Fight or flight? A geographic mosaic in host reaction and potency of a chemical weapon in the social parasite Harpagoxenus sublaevis
- First Online:
- Cite this article as:
- Bauer, S., Witte, V., Böhm, M. et al. Behav Ecol Sociobiol (2009) 64: 45. doi:10.1007/s00265-009-0817-3
- 132 Downloads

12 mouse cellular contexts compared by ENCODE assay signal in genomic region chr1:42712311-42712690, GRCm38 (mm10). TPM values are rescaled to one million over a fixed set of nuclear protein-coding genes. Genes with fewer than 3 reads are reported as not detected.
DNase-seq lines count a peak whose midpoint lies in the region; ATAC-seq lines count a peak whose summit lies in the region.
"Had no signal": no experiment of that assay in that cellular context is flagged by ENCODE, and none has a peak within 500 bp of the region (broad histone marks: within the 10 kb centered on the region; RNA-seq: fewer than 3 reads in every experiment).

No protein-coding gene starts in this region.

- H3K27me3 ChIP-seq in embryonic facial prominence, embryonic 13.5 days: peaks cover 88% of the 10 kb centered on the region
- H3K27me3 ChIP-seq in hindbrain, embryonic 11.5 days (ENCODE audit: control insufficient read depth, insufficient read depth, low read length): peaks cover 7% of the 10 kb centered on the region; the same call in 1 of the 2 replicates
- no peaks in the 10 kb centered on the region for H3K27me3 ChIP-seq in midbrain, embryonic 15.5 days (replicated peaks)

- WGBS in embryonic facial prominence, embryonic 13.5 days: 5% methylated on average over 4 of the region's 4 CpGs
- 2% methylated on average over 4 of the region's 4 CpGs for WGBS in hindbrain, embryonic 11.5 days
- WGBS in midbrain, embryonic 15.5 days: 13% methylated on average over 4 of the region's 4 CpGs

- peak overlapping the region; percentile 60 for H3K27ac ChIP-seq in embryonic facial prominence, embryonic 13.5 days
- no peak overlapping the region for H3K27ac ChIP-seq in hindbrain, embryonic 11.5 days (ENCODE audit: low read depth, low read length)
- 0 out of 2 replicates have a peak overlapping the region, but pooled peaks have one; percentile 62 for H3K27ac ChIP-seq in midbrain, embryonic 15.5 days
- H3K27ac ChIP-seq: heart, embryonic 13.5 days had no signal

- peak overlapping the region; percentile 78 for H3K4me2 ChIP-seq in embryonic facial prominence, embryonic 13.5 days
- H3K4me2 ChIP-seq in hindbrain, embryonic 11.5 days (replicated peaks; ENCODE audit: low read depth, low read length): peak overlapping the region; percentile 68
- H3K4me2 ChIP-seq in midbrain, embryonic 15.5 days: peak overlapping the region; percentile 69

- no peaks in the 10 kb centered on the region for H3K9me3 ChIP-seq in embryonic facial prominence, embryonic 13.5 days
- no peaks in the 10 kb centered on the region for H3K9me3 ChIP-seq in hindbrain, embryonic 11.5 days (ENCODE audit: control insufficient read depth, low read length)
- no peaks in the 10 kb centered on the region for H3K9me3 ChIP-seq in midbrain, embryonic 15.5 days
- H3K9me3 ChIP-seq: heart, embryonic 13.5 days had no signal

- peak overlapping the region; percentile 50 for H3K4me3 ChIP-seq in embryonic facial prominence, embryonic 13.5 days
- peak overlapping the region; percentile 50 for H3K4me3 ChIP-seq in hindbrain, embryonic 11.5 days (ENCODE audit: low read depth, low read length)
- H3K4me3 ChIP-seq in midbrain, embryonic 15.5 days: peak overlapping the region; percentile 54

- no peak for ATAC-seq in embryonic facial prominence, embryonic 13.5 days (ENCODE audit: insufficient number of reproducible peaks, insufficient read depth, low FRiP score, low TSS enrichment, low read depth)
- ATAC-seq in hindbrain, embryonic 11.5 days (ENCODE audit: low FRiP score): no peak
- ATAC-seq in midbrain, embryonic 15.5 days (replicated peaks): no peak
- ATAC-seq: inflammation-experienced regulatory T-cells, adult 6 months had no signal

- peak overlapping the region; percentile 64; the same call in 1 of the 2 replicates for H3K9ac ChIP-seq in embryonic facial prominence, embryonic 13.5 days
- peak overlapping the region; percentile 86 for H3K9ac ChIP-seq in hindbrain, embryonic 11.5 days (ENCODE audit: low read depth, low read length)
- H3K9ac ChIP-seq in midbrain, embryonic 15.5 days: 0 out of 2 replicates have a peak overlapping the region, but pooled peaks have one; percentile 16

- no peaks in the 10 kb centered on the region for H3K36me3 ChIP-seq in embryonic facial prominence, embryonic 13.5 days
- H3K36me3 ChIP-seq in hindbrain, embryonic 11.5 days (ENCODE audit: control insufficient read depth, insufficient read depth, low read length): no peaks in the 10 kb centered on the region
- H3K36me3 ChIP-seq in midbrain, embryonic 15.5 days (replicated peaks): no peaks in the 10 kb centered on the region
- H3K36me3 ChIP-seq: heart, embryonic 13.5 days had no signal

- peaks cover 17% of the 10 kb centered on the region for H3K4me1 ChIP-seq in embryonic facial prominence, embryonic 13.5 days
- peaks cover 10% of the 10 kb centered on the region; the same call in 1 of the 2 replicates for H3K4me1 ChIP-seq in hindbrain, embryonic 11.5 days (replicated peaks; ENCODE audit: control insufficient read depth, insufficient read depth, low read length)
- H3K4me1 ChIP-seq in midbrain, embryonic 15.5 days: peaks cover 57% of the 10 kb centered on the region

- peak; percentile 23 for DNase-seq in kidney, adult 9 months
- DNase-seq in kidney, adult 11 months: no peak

Ant social parasites use chemical warfare to facilitate host colony takeover, which is a critical but recurring step in their life cycle. Many slave-making ants use the secretion of the Dufour gland to manipulate host behaviour during parasitic nest foundation and slave raids. Harpagoxenus sublaevis applies this chemical weapon onto defending Leptothorax host workers, which elicits deadly fights amongst them. Host species are expected to evolve counter-adaptations against this behavioural manipulation and in this study we investigated the geographic structure of this co-evolving trait. We compared the effectiveness of the parasitic gland secretion from different H. sublaevis populations in host colonies from various sites and analysed the occurrence of local adaptation. The two host species L. muscorum and L. acervorum generally showed different responses to the parasites’ chemical weapon: L. acervorum attacked nestmates treated with Dufour gland secretion, while L. muscorum workers fled. Flight, instead of intraspecific fights, is an adaptive host reaction as it results in fewer host fatalities during raids. Beside interspecific host differences, we found a geographic mosaic of host resistance: parasites from a German population strongly manipulated the behaviour of both sympatric Leptothorax populations. Russian or Italian hosts instead did not react with intracolonial aggression, but fled when confronted with the gland secretion of their sympatric parasite. Not only variation in host resistance explains differences in the effectiveness of the parasitic gland secretion but also interpopulational differences in its chemical composition, which were revealed by gas chromatography and mass spectrometry.